Dataset Example of variables within datasets
Demographics month/year of birth, gender, postcode, country of birth, marital status, interpreter requirement, living arrangement, usual accommodation
Admission admission/discharge/onset dates, diagnosis codes, discharge destination, basic vital signs, procedures/interventions, death date, admission/discharge specialty, admission care type, admission type, ICU/CCU stay duration, discharge destination, transfer reason, tobacco/alcohol misuse, aged care assessment status
Emergency Department attendance dates, triage category, time to triage, diagnosis codes, time to departure, arrival mode, injury cause/intent, visit type, departure destination
Theatre/surgical case specialty, primary procedure code id, operation type, surgery start date, operation outcome, ASA score, anaesthetic type, unplanned return to theatre
Outpatient episodes dates, contact dates, episode/contact program, contact purpose, contact delivery setting, contact professional group, episode health conditions, other factors affecting health
Pharmacy medication dates, medication order type, drug type, medication name, medication dosage, medication route, clinician specialty
Pathology pathology order/collection dates, test name, reason for test, specimen type, collection priority, test result, result units/limits
Costing encounter type, cost buckets: allied health, emergency, ward medical, ward nursing, ward supplies, critical care unit, operating room, imaging, pathology, pharmacy, prosthesis, and non-clinical
Mental Health Episode/service contact dates, diagnosis codes, program, phase of care, triage outcome
Radiology In process
Community Health In Process
Table 1: Overview of the datasets and examples of core data items that achieved consensus during the Delphi process and are included in the Healthy Ageing Data Platform. ICU: Intensive Care Unit, CCU: Coronary Care Unit, ASA: American Society of Anesthesiologists.

The Cogstack NLP pipeline has been implemented within the Platform, deployed on a Linux server and configured to retrieve documents from the staging are of the data warehouse via SQL queries. So far it has been used to identify dementia cases through extraction of dementia related concepts from clinical notes. Future uses may include the extraction of concepts not available in the structured data e.g. social concepts, and improving the quality of core data items for diagnoses that are known to be poorly recorded in the structured data, for incorporation into the research data warehouse.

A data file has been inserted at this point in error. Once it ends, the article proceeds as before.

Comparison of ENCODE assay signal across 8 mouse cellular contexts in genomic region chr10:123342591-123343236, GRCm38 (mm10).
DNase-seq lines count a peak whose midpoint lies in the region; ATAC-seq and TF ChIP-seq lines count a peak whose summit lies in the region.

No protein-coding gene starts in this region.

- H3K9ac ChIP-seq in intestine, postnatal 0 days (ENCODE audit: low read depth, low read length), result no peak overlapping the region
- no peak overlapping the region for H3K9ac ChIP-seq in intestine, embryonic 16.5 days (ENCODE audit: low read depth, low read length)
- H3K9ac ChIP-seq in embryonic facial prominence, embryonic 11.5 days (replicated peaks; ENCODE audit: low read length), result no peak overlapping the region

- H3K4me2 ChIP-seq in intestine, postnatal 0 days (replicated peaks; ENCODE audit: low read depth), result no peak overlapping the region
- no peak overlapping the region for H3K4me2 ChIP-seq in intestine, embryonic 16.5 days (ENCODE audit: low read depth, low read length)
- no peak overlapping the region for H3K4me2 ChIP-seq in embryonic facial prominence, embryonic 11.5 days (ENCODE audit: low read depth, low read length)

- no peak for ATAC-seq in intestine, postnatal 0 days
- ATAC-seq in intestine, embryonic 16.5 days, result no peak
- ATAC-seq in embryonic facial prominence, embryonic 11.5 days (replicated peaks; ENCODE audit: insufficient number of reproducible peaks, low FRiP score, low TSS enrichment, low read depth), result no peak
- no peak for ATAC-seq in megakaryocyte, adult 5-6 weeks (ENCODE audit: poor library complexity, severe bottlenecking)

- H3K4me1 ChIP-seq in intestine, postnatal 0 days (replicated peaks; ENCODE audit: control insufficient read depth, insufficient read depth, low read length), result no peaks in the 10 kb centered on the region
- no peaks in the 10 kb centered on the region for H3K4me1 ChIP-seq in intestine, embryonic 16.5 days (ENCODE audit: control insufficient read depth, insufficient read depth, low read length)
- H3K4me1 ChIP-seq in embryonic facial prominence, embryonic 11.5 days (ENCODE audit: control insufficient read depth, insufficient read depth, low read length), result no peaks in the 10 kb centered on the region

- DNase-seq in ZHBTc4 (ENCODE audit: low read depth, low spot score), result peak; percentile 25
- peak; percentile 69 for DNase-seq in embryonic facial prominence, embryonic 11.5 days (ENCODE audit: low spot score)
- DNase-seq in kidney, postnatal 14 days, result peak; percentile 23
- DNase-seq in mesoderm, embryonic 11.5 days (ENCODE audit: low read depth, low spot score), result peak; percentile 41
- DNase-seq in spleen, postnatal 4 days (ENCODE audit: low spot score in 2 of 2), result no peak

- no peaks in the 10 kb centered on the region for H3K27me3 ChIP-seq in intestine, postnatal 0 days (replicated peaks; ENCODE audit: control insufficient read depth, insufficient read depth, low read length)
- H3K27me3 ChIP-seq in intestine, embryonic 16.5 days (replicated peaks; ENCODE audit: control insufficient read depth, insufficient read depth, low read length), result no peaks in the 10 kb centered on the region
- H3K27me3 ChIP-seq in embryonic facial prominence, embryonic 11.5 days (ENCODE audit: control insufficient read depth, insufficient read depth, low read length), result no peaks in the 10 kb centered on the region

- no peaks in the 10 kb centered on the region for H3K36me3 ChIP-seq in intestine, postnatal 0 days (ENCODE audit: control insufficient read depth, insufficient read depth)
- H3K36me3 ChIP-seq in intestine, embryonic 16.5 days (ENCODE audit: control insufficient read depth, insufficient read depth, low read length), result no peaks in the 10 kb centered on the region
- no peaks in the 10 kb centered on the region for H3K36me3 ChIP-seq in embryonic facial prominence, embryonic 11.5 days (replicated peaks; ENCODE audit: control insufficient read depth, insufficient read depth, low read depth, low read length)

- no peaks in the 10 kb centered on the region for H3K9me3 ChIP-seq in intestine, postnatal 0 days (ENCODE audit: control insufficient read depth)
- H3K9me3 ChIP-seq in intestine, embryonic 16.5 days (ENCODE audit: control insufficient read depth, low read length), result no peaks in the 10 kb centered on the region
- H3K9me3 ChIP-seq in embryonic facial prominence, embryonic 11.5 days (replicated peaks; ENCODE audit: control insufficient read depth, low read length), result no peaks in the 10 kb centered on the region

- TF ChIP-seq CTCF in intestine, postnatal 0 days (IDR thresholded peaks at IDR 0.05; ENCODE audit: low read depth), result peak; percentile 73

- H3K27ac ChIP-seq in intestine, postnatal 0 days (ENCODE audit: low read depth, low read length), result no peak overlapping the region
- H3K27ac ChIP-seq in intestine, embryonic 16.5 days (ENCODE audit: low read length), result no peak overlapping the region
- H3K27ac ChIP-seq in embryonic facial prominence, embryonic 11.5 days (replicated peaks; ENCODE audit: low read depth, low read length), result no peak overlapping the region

Data access governance frameworks and policies from government held administrative datasets, clinical quality registries and large clinical trials (n = 7) were reviewed by the data access working group (Table 2). Following the review, a template based on existing stakeholder collaborations and institutional agreements between the two NCHA partners was chosen to use as a basis. A streamlined approach for access to core data items by researchers from the partner organisations has been agreed upon and is currently being formalised. The committee identified that additional frameworks will be needed to accommodate future data sharing and linkage activities with industry, government and external academic institutions.

Health data sharing and linkage centres
Australian Institute of Health and Welfare’s data governance framework
Rochester Epidemiology Project, Mayo Clinic’s Department of Quantitative Health Sciences
Monash Partners Data Sharing Agreement and Principles
International Organisation for Standardization and the International Electrotechnical Commission; Application of ISO/IEC 38500 to the governance of data; guiding principles ISO/IEC 385051:2017
Victorian Department of Health Datasets; Centre for Evaluation and Research external research application process
National clinical registries
Australian Stroke Clinical Registry
Clinical Trials
ASPirin in Reducing Events in the Elderly (ASPREE) Clinical Trial; Working with ASPREE, Version 1.2: 31 July 2018
Table 2: Data access governance frameworks and policies used to inform the National Centre for Healthy Ageing data access policy. ISO: International Organization for Standardization, IEC: International Electrotechnical Commission.